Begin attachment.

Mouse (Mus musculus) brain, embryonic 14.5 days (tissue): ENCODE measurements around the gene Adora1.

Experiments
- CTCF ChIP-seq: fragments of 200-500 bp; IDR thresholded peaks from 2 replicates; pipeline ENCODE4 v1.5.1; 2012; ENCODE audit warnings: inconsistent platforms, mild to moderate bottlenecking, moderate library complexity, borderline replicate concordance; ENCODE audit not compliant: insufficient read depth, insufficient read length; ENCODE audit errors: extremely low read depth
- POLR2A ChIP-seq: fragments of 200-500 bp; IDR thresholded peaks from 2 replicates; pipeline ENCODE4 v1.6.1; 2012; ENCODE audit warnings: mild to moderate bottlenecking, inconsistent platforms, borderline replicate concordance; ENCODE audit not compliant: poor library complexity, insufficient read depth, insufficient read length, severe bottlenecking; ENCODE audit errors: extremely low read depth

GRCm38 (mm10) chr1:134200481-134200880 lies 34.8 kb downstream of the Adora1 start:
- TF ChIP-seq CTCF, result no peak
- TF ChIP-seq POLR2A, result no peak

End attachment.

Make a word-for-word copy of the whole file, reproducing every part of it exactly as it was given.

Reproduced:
Mouse (Mus musculus) brain, embryonic 14.5 days (tissue): ENCODE measurements around the gene Adora1.

Experiments
- CTCF ChIP-seq: fragments of 200-500 bp; IDR thresholded peaks from 2 replicates; pipeline ENCODE4 v1.5.1; 2012; ENCODE audit warnings: inconsistent platforms, mild to moderate bottlenecking, moderate library complexity, borderline replicate concordance; ENCODE audit not compliant: insufficient read depth, insufficient read length; ENCODE audit errors: extremely low read depth
- POLR2A ChIP-seq: fragments of 200-500 bp; IDR thresholded peaks from 2 replicates; pipeline ENCODE4 v1.6.1; 2012; ENCODE audit warnings: mild to moderate bottlenecking, inconsistent platforms, borderline replicate concordance; ENCODE audit not compliant: poor library complexity, insufficient read depth, insufficient read length, severe bottlenecking; ENCODE audit errors: extremely low read depth

GRCm38 (mm10) chr1:134200481-134200880 lies 34.8 kb downstream of the Adora1 start:
- TF ChIP-seq CTCF, result no peak
- TF ChIP-seq POLR2A, result no peak